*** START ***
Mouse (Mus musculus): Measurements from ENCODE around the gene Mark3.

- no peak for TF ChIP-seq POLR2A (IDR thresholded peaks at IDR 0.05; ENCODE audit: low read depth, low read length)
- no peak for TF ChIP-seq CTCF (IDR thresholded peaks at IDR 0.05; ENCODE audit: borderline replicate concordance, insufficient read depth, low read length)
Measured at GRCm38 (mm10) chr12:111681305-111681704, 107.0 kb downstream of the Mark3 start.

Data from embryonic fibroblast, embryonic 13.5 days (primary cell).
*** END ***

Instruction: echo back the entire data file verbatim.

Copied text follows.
Mouse (Mus musculus): Measurements from ENCODE around the gene Mark3.

- no peak for TF ChIP-seq POLR2A (IDR thresholded peaks at IDR 0.05; ENCODE audit: low read depth, low read length)
- no peak for TF ChIP-seq CTCF (IDR thresholded peaks at IDR 0.05; ENCODE audit: borderline replicate concordance, insufficient read depth, low read length)
Measured at GRCm38 (mm10) chr12:111681305-111681704, 107.0 kb downstream of the Mark3 start.

Data from embryonic fibroblast, embryonic 13.5 days (primary cell).